The most widely used electric motors for railway traction are currently of three basic types, (Lozano, 2010):
1. Direct current electric motors with in-series excitation.
2. Direct current electric motors with independent excitation.
3. Alternating current electric motors.
Direct current electric motors usually work under a 3 kV supply and alternating current motors under 25 kV. Direct current motors are gradually becoming obsolescent in favour of alternating current motors. This is mainly due to maintenance problems with the direct current motor collectors and the better technological progress of alternating current motors.
This work does not aim to provide an exhaustive development of the behaviour of electric motors. It will only make a compilation of the equations and behaviour models of electric motors that have already been published and accepted, particularly those that apply the Bond-Graph Technique, (Karnopp, 2005; Esperilla, 2007, Lozano, 2010).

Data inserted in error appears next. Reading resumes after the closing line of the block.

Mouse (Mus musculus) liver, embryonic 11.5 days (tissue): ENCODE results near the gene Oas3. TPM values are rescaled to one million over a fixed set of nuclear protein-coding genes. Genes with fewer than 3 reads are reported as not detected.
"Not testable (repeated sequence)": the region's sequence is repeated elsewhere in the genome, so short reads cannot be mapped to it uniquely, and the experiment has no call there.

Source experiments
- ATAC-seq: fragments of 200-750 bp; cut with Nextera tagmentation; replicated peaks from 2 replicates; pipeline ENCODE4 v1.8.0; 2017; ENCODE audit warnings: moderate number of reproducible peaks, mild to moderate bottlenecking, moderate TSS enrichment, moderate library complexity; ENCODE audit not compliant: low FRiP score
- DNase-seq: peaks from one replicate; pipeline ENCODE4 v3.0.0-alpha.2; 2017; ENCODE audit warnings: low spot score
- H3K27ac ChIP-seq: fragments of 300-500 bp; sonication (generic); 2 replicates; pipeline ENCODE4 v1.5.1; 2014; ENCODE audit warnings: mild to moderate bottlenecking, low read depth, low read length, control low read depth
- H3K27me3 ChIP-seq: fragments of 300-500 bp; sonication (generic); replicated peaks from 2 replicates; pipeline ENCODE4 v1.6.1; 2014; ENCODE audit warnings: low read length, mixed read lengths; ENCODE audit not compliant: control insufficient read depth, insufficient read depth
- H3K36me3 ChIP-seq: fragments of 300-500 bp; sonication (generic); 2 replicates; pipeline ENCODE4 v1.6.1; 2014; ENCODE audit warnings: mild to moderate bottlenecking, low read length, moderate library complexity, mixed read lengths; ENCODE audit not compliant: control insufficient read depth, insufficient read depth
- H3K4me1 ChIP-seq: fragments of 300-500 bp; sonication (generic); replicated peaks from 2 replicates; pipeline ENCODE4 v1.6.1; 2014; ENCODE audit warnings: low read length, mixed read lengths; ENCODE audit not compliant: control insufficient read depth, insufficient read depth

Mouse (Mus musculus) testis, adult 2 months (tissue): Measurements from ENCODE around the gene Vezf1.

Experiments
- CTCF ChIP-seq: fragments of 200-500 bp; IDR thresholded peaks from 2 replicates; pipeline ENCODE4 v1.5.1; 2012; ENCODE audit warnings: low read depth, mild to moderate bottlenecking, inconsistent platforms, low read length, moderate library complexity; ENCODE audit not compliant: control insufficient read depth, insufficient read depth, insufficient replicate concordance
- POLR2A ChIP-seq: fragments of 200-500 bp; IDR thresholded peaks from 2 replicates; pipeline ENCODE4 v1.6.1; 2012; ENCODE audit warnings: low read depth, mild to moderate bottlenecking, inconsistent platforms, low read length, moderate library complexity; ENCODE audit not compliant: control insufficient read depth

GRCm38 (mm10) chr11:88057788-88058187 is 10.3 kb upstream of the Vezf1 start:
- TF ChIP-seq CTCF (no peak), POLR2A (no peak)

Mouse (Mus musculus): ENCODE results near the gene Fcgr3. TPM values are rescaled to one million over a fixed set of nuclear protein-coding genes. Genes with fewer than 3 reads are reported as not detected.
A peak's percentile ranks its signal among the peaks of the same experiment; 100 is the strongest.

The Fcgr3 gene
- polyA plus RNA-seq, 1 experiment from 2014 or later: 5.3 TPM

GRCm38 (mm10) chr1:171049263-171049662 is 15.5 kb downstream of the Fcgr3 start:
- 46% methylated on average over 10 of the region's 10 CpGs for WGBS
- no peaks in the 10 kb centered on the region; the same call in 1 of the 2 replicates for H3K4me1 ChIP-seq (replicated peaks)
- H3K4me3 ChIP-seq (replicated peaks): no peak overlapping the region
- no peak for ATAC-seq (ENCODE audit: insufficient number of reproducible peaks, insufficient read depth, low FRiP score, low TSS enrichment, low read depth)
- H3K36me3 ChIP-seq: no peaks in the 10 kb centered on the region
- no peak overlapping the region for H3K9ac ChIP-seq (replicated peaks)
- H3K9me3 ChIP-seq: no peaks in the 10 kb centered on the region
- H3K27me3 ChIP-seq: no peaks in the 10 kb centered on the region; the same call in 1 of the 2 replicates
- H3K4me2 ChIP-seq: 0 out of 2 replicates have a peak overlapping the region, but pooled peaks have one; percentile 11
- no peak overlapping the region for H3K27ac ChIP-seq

Direct current electric motors (hereafter DC), are mainly made up of two components: a stator or armature and a rotor or armature (see Figure 8). The stator's mission is to generate an electric field at the core of which the rotor is inserted. This magnetic field of the stator is generated by windings through which an electric current is made to flow. An electric current is also made to flow in the rotor. As this is immersed in a magnetic field generated by the stator, the electric current conductor undergoes mechanical forces that cause the rotor to rotate on its shaft. The outline shown in Figure 8 corresponds to the so-called DC motors with independent excitation, as the operating voltage of the stator and the rotor is independent. Also, the windings of the stator and the rotor can be interconnected giving rise to two other types of DC motors:
a. DC motors with in-series excitation, if the windings of the stator and rotor are connected in series.
b. DC motors with in-parallel excitation, when the windings of the stator and rotor are connected in parallel under the same operating voltage.
Firstly, we will deal with the modelling of DC motors with independent excitation and then go on to DC motors with in-series excitation, making some slight adaptations.
Fig. 8. Electromechanical circuit diagram of a DC electric motor.